Jewish Community Celebrates Hanukkah in the Florida Keys

Jewish Community Celebrates Hanukkah in the Florida Keys

We at the Keys Weekly checked with City Commissioner Sam Kaufman, who is Jewish. He pointed out that the Hebrew language uses a different alphabet, so there is no literal English translation. The Hebrew word is actually pronounced with a guttural, “kh” sound at the beginning, to sound like, “kha-nu-kah,” not “tcha-new-kah,” according to the Jewish website

In honor of the holiday, the large menorah at Bayview Park will soon glow with light alongside the city’s towering Christmas tree. A menorah-lighting ceremony and celebration will take place at 5 p.m. Sunday, Dec. 18 to honor the first of eight nights of Hanukkah, the Jewish Festival of Lights.

Rabbi Shimon Dudai from Key West’s Congregation B’Nai Zion and Rabbi Jacob Zucker from Chabad of the Florida Keys will say the blessings.

“We join together to remember the miracle of Hanukkah and light the Menorah. Hanukkah reminds us that we all have light within us and we can spread that light and goodness to those around us and in our community – and we can all make this world a better place,” Kaufman said. “Please join us as we light the City of Key West Menorah candles together and spread the light.”

Hanukkah is the Jewish eight-day, wintertime “festival of lights,” celebrated with a nightly menorah lighting, special prayers and fried foods.

The Hebrew word Hanukkah means “dedication,” and is so named because it celebrates the rededication of the Holy Temple in the second century BCE, when the Holy Land was ruled by the Seleucids (Syrian-Greeks), who tried to force the people of Israel to accept Greek culture and beliefs instead of mitzvah observance and belief in God.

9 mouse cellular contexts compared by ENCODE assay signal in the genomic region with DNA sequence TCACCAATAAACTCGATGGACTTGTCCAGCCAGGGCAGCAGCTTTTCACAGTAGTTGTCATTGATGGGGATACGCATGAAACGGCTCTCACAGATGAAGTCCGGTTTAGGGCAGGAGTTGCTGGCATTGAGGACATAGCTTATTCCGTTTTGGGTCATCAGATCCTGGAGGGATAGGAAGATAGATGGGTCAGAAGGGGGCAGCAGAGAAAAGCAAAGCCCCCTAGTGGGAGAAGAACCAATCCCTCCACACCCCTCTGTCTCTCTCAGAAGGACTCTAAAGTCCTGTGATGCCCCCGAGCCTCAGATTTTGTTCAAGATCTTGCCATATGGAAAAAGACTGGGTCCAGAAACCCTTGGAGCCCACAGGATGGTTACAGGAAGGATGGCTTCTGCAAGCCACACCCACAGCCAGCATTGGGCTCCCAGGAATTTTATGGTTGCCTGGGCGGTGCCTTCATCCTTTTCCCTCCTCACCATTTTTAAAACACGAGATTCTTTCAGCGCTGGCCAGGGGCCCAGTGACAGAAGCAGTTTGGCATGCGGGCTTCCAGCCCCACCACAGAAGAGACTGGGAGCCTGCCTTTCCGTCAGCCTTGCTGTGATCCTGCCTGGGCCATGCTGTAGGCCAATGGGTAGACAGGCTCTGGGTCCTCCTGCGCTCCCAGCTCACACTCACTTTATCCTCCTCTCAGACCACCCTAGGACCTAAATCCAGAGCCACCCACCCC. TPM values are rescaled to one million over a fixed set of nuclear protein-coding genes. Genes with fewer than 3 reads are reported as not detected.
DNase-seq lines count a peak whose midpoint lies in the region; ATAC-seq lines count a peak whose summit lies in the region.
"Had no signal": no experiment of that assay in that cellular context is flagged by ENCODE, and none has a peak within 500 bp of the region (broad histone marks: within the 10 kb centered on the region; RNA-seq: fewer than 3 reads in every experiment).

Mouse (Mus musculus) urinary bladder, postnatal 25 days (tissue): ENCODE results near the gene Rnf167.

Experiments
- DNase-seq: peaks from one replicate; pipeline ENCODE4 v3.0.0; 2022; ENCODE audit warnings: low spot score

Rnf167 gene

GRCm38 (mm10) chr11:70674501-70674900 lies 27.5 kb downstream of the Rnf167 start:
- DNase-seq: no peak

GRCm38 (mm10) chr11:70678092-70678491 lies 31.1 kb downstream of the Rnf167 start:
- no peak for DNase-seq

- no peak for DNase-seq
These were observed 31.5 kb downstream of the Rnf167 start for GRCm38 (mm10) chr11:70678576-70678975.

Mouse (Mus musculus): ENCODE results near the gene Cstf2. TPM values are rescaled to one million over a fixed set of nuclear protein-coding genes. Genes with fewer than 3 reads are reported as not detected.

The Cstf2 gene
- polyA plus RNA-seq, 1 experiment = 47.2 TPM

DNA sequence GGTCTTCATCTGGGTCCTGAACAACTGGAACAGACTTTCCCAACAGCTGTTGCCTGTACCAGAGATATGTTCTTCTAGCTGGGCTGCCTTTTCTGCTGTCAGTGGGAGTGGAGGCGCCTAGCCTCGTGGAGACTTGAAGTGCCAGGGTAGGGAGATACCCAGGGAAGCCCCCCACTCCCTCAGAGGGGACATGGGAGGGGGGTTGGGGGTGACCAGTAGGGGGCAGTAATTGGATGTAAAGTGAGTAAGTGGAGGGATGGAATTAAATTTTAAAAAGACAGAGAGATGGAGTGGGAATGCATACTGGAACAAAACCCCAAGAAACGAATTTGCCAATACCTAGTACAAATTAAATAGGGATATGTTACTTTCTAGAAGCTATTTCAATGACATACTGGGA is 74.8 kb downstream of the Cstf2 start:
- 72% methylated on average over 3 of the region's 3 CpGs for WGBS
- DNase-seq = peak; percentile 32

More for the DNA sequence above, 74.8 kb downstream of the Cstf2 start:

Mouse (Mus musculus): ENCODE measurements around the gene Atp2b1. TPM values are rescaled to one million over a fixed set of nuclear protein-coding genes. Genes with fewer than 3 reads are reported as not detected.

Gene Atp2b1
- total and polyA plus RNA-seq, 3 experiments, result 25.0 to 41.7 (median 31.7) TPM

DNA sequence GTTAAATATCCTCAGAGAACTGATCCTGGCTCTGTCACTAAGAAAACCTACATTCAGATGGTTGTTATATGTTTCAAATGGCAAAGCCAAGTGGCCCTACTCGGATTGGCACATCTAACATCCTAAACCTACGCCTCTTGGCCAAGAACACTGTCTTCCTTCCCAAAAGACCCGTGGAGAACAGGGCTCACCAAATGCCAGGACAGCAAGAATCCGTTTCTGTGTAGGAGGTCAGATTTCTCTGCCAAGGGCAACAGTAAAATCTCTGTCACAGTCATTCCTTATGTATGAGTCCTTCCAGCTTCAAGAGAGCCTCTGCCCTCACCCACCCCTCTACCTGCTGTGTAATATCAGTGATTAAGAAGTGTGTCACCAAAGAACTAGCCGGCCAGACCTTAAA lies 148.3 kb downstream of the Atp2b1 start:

Against all odds, a small band of faithful but poorly armed Jews, led by Judah the Maccabee, defeated one of the mightiest armies on Earth, drove the Greeks from the land, reclaimed the Holy Temple in Jerusalem and rededicated it to the service of God.

When they sought to light the Temple’s Menorah (the seven-branched candelabrum), they found only a single cruse of olive oil that had escaped contamination by the Greeks. Miraculously, they lit the menorah and the one-day supply of oil lasted for eight days, until new oil could be prepared under conditions of ritual purity.

To commemorate and publicize these miracles, the sages instituted the festival of Hanukkah.

At the heart of the festival is the nightly menorah lighting. The menorah holds nine flames, one of which is the shamash (“attendant”), which is used to kindle the other eight lights. On the first night, we light just one flame. On the second night, an additional flame is lit. By the eighth night of Hanukkah, all eight lights are kindled.

Special blessings are recited, often to a traditional melody, before the menorah is lit, and traditional songs are sung afterward.

A menorah is lit in every household (or even by each individual within the household) and placed in a doorway or window. The menorah is also lit in synagogues and other public places. In recent years, thousands of jumbo menorahs have cropped up in front of city halls and legislative buildings, and in malls and parks all over the world.

As the Hanukkah miracle involved oil, it is customary to eat foods fried in oil during the holiday. The Eastern-European classic is the potato latke (pancake) garnished with applesauce or sour cream, and the reigning Israeli favorite is the jelly-filled sufganya (doughnut).

Happy Hanukkah and Merry Christmas from our families to yours.